If we are to believe everything we read, then there is a good chance that AI will soon have taken over. In fact, by the time you get to the end of this article, it is more than likely that an AI government will have assumed control and that you’ll be under their dictatorship. Everywhere we look there appears to be a frenzied mainstream media article intent on spreading hysteria about the potential evils of AI.
My tongue is of course firmly in my cheek. There are undoubtedly reasons to be cautious with the rise of AI, as it begins to seep into almost every facet of our daily lives. One of the most eye-catching and thought-provoking pieces that I recently read on the subject was from Neil Saunders Senior Lecturer in Mathematics, University of Greenwich.
He wrote an article for The Conversation that highlighted the point that while there are reasons for concern around AI, he underlined that we frequently treat or talk about AIs as if they are human. He goes on to write that ‘Stopping this, and realising what they actually are, could help us maintain a fruitful relationship with the technology.’ It’s a great point and one that makes perfect sense. So, to find out more about AI’s potential and its possible benefits and concerns The Atlantic Dispatch caught up with Dr Neil Saunders.
Why do we as individuals and businesses treat AI like some sort of human that we have no control over?
Saunders: Having computers that act like us and interact with us as humans has been, it seems to me, a long-held dream of humanity. One can see why a business would like to have it, as it would ultimately cut costs and hopefully increase profitability.
I’m not sure people have really thought through the consequences of what happens when these machines have genuine autonomy. I think that’s why we’re seeing so many headlines about AI experts either resigning from their companies, or testifying to Congress that regulation is needed.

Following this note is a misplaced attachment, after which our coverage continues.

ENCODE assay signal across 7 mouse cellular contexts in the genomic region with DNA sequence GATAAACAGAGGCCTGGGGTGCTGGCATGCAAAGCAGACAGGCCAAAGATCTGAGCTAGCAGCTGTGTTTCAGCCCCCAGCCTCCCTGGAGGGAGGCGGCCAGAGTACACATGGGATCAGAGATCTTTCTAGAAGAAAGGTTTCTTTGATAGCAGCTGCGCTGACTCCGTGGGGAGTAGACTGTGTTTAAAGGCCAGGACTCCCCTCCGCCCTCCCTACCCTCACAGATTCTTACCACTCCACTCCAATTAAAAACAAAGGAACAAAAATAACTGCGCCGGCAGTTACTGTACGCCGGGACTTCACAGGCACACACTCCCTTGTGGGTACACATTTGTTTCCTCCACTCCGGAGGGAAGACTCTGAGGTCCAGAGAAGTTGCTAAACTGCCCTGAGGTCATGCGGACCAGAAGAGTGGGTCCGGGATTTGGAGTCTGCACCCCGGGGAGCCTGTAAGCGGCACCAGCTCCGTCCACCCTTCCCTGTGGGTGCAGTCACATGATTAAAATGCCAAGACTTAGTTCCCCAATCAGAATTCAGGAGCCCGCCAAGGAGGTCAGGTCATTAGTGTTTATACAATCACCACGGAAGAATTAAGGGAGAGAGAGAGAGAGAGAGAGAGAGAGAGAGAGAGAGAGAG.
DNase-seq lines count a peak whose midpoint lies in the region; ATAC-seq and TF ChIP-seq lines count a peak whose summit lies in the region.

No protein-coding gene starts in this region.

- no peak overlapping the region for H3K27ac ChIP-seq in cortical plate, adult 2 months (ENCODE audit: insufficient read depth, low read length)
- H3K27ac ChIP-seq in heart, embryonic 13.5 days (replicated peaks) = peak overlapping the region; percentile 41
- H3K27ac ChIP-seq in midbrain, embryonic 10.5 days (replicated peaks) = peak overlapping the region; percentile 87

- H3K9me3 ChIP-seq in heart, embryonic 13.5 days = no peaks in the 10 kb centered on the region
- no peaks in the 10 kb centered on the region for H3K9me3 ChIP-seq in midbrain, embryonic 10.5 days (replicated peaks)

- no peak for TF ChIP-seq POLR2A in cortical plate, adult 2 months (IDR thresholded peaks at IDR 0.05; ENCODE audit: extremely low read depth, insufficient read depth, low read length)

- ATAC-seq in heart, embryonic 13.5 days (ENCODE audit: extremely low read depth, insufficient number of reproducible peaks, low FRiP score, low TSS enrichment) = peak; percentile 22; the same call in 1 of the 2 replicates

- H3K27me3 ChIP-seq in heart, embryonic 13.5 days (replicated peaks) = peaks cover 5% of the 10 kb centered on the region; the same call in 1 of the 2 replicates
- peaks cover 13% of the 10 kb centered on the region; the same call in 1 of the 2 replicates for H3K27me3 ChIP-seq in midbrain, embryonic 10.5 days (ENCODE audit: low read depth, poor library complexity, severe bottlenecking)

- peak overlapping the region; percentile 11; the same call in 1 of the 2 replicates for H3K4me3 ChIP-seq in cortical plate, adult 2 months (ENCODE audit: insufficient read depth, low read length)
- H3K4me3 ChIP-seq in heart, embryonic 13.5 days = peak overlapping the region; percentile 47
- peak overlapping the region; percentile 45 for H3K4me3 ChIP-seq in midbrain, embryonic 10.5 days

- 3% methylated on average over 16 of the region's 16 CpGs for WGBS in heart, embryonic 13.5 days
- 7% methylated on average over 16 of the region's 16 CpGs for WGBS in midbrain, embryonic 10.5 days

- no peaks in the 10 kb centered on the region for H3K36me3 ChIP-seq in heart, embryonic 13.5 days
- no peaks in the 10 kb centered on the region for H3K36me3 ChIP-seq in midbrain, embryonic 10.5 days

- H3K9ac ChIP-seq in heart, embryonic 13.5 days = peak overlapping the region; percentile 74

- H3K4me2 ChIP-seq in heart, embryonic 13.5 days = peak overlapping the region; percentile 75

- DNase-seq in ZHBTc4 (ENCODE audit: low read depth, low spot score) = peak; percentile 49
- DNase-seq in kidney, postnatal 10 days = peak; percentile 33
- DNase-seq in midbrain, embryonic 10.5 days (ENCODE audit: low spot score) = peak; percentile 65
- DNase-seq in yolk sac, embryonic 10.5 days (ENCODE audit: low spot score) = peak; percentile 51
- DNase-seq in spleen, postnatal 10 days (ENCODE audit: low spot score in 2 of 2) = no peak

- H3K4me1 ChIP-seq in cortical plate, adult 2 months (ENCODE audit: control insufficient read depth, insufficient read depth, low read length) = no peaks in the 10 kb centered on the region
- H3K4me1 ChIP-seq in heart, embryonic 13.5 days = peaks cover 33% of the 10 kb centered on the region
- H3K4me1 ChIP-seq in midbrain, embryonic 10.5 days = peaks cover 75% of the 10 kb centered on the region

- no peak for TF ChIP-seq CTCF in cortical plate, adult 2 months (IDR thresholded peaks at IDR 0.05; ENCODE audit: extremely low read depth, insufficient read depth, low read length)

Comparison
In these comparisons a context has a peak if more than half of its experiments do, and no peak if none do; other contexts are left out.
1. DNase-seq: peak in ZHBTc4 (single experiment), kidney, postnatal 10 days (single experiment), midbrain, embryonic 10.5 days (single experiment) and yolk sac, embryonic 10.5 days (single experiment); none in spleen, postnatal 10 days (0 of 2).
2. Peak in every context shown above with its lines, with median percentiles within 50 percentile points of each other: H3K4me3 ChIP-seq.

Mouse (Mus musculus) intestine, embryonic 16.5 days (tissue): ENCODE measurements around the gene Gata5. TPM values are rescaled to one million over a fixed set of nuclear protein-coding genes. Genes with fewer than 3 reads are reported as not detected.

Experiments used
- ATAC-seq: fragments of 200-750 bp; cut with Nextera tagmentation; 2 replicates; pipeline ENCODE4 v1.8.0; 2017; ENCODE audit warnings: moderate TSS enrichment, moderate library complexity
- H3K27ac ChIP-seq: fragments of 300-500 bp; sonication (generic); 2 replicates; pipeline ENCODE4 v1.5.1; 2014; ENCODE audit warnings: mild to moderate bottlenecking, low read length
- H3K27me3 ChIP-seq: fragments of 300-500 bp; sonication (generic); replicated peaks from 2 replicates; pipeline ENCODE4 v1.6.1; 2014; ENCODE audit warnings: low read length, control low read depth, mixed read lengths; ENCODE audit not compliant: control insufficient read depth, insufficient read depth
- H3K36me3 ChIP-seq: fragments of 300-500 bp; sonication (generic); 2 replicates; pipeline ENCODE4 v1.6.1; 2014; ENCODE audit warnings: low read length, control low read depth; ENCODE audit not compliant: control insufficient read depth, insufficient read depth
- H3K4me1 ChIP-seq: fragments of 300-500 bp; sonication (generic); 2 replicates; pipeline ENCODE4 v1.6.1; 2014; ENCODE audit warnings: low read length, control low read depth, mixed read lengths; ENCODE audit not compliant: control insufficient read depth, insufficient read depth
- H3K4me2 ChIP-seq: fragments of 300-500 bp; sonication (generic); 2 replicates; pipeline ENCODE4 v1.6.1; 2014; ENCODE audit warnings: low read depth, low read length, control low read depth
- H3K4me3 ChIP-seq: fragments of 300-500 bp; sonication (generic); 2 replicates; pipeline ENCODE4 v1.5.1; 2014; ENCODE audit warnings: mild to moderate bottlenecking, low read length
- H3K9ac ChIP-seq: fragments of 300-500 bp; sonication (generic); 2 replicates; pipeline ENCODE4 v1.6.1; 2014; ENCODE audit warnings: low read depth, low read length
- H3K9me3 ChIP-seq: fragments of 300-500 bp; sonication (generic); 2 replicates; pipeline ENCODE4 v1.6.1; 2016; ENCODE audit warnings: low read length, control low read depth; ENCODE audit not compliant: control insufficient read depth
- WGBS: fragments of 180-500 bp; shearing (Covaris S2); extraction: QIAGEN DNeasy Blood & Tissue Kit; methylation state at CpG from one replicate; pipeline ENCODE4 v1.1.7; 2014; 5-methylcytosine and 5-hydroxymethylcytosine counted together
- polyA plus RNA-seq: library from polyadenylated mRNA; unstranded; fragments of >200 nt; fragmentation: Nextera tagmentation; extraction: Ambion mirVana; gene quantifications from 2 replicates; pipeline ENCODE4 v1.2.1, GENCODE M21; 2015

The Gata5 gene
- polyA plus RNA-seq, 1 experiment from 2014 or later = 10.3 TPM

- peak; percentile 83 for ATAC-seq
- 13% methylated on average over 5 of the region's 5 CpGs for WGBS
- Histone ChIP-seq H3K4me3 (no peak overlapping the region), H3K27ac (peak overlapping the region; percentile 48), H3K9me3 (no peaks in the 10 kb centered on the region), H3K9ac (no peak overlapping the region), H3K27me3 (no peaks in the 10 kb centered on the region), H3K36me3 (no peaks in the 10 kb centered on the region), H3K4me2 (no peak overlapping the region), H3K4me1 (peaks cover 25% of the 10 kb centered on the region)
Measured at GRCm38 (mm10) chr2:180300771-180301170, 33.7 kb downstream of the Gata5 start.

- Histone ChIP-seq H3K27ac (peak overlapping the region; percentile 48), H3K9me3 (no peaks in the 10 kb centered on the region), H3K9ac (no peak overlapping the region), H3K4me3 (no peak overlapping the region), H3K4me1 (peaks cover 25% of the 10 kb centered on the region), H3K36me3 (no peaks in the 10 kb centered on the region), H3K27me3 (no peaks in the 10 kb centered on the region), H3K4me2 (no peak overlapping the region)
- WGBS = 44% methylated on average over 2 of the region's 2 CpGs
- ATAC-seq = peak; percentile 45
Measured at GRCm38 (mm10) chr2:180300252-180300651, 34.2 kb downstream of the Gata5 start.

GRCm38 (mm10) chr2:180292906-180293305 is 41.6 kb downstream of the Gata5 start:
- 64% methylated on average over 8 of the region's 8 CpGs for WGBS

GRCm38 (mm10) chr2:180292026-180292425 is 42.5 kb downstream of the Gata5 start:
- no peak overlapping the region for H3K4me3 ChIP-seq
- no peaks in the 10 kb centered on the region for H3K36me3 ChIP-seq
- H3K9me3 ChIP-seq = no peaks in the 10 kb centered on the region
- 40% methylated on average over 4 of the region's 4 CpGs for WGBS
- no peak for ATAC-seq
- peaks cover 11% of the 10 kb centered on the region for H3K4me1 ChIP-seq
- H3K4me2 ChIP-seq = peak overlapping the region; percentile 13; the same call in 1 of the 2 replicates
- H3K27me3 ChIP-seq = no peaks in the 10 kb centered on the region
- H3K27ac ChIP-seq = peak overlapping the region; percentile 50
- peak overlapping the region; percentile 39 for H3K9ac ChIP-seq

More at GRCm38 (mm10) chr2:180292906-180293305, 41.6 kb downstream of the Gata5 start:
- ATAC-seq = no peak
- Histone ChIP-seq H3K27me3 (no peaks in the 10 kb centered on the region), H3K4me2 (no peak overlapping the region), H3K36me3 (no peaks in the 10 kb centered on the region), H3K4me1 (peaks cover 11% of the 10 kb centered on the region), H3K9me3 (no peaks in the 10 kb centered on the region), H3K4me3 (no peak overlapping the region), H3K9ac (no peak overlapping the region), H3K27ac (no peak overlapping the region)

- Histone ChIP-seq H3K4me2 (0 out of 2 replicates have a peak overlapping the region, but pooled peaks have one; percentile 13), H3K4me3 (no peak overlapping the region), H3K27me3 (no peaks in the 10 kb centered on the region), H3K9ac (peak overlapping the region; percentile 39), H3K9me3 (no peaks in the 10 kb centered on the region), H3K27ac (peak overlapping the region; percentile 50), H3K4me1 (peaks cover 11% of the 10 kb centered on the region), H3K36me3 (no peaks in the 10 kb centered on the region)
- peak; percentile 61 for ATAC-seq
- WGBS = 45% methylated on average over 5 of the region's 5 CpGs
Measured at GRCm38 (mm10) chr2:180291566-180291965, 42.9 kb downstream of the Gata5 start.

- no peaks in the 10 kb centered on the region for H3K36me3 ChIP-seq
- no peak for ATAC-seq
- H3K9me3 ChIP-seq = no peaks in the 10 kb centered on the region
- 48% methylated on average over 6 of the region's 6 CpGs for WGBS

What are your thoughts and feelings when it comes to AI technology like Chat GPT? Can you see any potential benefits and/or concerns with it?
Saunders: On the one hand, I think it’s an amazing piece of technology. With all the data that is available and with the added computational power, we’re really seeing what neural nets are capable of. There are great benefits to be had with the technology – for example in medical research: finding cures for cancers and other diseases; also in my field of mathematics, we can use it to start tackling some really hard mathematical problems. But on the other, we always have to worry about the ‘bad actors’ who will (simply because they can) use it for subversion.
You mention in your article how Geoffrey Hinton resigned from his role at Google, and that he warned of the dangers of technology ‘becoming more intelligent than us.’ Fearing that AI will day succeed in manipulating people to do what it wants.’ What are your thoughts when you hear statements like this? Is the onus not on humans to use AI more responsibly?
Saunders: I think we have to be a little careful with statements like “it will make us do what it wants”. It’s not clear to me that AI is going to develop a mind of its own, replete with goals and desires. But with our tendency to ‘over-attribute’ human-like qualities to AI and to needlessly anthropomorphise it, we can easily get fooled into believing that it has wants and desires and cares for us when it simply doesn’t.
The onus is certainly on us: individuals, corporations and governments to use, regulate, and promote the safe use of AI. This is quite urgent. For example, very few people have been talking about the carbon footprint that training all these large language models entails – it’s huge.
Do you think we will see the Introduction of government legislation that limits the use of certain AI?
Saunders: I certainly hope we will. Whether that materialises into effective legislation remains to be seen.
Despite the concerns around AI do you think we are just at the beginning of our journey into exploring its capabilities? Where can you see us going with AI technology from here?
Saunders: This is really difficult to answer. My hope is that AI is specifically targeted to solve really hard problems, say in medical research, and will be used to help make progress that genuinely benefits humanity. However, it’s difficult not to see the spectre of a perfect storm of widespread deployment of AI, lack of Government regulation, and huge unanswered questions about what damage this technology is capable of in the wrong hands. Like any advancement in technology, we have to think carefully about the benefits and the risks.
With thanks to Dr Neil Saunders Senior Lecturer in Mathematics, University of Greenwich.